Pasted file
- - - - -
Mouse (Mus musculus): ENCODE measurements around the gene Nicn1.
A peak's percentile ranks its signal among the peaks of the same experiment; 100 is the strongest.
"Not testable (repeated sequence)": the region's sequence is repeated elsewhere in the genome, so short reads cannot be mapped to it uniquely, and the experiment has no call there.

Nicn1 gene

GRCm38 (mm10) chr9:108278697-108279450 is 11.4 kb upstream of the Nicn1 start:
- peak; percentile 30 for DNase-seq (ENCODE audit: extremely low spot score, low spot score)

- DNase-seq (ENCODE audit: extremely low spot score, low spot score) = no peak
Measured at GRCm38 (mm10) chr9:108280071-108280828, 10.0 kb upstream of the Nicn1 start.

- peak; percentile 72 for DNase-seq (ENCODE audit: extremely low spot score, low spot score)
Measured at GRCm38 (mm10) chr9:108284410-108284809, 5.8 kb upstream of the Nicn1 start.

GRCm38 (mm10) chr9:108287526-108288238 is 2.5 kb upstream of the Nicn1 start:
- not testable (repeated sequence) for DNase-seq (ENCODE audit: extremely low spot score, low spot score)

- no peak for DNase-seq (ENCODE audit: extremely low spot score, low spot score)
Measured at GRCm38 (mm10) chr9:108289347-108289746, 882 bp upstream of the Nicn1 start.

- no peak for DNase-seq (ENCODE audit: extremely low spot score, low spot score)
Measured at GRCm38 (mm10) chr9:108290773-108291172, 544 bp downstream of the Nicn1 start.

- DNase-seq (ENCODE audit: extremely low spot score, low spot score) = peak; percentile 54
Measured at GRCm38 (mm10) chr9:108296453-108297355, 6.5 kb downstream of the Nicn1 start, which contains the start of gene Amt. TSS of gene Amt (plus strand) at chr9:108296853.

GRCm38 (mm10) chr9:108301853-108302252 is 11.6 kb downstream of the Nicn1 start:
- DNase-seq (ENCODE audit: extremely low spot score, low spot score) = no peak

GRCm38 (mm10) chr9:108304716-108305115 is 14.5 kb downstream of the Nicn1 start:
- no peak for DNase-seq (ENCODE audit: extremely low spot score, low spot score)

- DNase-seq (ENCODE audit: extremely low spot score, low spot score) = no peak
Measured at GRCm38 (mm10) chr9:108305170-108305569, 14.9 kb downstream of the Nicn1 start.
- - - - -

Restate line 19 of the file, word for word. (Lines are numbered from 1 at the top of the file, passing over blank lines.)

GRCm38 (mm10) chr9:108301853-108302252 is 11.6 kb downstream of the Nicn1 start: